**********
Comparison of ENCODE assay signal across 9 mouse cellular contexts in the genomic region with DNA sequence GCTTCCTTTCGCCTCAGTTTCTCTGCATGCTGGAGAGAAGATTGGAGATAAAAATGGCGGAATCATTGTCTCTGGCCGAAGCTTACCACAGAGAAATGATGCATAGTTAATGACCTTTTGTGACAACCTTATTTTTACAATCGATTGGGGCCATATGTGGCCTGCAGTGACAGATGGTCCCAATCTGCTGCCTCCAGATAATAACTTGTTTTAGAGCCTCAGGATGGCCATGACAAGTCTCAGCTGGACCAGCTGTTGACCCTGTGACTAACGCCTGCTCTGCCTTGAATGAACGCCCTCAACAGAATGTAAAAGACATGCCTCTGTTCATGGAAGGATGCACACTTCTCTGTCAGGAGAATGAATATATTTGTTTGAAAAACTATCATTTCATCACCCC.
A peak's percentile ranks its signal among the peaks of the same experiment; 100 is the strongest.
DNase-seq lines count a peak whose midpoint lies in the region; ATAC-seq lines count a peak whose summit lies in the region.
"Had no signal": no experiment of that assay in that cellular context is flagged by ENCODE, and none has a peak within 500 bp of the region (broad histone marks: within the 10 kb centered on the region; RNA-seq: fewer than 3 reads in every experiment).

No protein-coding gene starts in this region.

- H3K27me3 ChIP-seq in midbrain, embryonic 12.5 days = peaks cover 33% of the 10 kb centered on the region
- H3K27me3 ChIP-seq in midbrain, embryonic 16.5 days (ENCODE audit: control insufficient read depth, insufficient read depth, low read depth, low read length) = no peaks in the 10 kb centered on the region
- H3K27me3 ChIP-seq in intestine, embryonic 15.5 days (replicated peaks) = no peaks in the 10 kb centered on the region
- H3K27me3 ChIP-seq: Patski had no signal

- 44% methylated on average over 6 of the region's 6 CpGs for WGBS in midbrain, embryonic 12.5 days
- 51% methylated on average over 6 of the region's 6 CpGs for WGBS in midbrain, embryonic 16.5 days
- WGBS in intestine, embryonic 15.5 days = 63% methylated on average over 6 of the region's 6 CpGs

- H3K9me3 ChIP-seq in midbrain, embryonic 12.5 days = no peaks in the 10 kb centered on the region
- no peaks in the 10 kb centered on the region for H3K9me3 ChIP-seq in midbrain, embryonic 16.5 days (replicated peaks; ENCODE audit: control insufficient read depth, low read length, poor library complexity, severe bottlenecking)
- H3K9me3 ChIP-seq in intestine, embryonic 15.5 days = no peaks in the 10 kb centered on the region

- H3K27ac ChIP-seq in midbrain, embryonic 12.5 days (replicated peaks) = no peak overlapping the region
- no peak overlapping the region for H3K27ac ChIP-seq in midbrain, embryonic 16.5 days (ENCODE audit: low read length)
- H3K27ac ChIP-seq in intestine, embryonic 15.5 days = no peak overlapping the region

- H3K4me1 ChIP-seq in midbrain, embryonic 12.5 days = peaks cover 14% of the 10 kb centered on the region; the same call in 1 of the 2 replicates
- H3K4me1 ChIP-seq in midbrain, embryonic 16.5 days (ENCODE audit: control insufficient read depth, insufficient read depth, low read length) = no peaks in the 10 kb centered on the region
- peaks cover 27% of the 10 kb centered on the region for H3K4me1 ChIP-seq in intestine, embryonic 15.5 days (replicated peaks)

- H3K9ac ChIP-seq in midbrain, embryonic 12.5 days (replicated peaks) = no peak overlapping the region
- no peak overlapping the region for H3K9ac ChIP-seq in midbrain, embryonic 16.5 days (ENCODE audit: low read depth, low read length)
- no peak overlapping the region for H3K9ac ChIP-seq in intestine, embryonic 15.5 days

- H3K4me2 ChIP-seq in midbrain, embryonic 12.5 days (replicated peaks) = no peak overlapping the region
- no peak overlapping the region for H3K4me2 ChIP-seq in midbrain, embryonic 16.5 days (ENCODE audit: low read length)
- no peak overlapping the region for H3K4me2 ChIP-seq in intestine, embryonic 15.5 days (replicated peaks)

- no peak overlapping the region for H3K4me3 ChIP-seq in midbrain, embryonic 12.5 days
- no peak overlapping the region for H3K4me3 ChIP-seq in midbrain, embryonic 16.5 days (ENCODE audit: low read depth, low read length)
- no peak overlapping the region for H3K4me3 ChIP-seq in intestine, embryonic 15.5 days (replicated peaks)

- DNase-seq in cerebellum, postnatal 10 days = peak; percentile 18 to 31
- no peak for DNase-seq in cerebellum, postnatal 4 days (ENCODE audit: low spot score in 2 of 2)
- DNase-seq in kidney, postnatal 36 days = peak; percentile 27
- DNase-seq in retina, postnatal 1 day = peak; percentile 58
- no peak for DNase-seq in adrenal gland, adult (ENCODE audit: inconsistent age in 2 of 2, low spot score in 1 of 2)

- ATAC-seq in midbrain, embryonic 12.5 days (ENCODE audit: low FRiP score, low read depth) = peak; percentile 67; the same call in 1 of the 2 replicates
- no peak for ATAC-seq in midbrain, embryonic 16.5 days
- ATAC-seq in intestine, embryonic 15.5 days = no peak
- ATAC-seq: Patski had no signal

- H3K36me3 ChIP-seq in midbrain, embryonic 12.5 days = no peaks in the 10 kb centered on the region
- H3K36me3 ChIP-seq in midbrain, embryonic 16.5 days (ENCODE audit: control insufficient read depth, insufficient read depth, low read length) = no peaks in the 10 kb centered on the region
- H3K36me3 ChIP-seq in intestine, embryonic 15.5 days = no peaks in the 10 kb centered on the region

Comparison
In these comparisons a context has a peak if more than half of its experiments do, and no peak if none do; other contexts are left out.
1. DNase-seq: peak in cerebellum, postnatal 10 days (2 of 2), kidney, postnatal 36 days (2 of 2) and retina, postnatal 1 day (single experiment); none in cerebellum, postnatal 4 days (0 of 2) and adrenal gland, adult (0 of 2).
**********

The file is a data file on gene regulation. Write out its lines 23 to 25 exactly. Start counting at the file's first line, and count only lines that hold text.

- no peak overlapping the region for H3K9ac ChIP-seq in midbrain, embryonic 16.5 days (ENCODE audit: low read depth, low read length)
- no peak overlapping the region for H3K9ac ChIP-seq in intestine, embryonic 15.5 days

- H3K4me2 ChIP-seq in midbrain, embryonic 12.5 days (replicated peaks) = no peak overlapping the region